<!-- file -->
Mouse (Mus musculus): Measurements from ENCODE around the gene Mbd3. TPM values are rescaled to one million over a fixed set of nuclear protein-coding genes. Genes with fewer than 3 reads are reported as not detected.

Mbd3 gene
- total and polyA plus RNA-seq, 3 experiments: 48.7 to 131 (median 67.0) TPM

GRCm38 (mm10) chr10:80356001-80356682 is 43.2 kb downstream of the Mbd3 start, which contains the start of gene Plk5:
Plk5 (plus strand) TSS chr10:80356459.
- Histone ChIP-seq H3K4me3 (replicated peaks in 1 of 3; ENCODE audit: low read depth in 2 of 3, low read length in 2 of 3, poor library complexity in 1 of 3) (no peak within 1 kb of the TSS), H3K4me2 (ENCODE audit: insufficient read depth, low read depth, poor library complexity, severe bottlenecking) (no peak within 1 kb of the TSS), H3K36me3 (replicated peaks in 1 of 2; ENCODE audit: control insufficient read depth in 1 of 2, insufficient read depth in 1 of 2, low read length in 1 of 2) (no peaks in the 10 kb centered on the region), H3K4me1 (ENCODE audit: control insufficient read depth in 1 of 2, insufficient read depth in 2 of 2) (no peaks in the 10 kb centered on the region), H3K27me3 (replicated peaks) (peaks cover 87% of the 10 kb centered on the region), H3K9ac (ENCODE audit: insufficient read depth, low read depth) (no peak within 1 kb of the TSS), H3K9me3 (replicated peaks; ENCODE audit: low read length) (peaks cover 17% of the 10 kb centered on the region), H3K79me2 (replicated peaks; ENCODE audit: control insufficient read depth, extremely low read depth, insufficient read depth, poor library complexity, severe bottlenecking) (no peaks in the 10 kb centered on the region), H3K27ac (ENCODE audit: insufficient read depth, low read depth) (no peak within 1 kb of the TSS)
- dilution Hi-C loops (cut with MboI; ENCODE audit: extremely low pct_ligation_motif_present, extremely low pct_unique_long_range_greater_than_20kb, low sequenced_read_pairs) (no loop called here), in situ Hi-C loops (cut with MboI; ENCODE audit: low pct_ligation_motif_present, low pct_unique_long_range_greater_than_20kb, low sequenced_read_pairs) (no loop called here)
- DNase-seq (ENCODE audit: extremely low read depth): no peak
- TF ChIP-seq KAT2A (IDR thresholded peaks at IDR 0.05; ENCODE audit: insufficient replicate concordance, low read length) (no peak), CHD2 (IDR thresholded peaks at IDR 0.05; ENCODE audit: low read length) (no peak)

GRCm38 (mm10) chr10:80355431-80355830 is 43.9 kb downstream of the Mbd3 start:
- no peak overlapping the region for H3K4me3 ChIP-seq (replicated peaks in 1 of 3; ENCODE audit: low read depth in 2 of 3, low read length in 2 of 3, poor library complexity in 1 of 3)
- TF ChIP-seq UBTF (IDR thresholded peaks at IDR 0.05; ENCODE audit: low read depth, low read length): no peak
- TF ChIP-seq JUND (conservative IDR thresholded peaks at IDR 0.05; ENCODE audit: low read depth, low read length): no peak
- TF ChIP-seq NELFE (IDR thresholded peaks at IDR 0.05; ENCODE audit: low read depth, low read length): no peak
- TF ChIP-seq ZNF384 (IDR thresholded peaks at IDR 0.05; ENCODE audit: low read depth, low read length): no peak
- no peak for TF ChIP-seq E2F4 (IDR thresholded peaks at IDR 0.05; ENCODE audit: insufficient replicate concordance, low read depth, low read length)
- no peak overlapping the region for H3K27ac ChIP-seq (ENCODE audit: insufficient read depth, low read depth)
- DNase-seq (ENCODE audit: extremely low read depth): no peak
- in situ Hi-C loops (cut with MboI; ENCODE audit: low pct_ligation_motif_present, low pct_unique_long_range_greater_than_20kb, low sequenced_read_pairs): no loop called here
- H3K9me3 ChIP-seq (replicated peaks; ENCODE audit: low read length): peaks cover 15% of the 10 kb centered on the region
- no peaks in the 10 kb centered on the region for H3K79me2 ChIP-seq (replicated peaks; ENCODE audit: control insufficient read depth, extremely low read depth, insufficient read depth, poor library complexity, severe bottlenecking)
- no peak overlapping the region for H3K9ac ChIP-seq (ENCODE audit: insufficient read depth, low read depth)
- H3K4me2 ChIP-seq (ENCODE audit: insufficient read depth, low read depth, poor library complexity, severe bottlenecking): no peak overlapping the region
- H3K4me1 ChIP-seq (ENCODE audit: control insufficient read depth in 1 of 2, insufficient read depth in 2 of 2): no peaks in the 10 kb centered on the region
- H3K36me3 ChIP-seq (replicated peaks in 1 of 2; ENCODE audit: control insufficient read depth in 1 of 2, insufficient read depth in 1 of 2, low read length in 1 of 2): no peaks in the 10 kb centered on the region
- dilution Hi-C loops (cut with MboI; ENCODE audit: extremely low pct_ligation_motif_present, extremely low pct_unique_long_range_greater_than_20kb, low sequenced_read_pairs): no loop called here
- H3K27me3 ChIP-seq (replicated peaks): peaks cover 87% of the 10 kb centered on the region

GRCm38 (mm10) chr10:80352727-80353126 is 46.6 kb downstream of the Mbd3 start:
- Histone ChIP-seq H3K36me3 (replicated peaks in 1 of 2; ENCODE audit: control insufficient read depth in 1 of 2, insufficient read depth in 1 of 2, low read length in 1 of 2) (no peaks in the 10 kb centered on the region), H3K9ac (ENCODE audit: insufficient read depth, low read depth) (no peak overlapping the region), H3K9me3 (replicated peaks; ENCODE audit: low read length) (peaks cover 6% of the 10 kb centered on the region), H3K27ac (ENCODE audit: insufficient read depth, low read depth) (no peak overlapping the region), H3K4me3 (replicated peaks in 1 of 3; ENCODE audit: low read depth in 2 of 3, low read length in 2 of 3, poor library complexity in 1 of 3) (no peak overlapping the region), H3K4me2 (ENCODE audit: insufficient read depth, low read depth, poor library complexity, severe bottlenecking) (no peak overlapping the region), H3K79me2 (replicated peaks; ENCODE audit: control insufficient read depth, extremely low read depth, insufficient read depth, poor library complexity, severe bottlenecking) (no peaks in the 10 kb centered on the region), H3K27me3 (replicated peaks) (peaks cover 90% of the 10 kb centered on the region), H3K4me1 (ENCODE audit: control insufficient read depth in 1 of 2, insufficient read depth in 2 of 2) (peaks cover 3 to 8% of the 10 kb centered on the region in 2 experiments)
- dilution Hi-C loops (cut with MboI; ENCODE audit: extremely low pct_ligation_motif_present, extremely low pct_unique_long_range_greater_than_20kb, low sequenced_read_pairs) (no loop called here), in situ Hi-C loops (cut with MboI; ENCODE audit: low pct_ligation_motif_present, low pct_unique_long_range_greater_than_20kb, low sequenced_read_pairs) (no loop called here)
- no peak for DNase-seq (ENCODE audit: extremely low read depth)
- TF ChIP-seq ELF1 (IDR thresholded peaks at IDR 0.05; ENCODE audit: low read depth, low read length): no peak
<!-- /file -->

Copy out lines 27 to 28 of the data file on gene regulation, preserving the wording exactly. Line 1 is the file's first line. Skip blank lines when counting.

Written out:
- H3K27me3 ChIP-seq (replicated peaks): peaks cover 87% of the 10 kb centered on the region

GRCm38 (mm10) chr10:80352727-80353126 is 46.6 kb downstream of the Mbd3 start: